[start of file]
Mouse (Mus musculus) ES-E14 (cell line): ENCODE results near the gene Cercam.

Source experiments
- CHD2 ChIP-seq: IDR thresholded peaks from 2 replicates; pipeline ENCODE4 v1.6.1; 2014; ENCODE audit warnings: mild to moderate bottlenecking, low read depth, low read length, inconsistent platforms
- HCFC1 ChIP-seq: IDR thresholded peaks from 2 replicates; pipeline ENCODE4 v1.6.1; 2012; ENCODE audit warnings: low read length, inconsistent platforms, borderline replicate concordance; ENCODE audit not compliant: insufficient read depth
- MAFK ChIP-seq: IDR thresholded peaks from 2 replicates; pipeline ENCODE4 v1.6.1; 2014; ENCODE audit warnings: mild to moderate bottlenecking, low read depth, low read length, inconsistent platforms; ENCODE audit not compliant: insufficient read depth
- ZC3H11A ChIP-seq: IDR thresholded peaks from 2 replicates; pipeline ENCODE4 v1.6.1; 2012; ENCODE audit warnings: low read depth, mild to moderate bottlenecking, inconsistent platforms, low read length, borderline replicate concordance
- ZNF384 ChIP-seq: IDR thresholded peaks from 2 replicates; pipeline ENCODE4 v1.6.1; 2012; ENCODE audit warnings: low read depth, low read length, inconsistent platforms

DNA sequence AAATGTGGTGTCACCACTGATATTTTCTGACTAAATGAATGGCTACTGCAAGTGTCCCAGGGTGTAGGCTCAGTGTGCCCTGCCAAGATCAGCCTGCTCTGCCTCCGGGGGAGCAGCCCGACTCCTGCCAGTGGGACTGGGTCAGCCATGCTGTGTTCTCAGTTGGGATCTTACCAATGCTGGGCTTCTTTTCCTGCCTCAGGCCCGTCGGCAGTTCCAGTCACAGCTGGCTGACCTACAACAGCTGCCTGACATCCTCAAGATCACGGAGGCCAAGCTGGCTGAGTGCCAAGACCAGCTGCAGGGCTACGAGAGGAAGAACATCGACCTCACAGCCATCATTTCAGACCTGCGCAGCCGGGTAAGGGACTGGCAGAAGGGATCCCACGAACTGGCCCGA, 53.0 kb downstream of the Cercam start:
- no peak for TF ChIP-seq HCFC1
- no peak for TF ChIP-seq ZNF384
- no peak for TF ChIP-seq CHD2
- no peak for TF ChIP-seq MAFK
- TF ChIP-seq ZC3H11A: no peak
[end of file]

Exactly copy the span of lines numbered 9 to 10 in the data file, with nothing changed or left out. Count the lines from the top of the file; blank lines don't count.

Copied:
- no peak for TF ChIP-seq HCFC1
- no peak for TF ChIP-seq ZNF384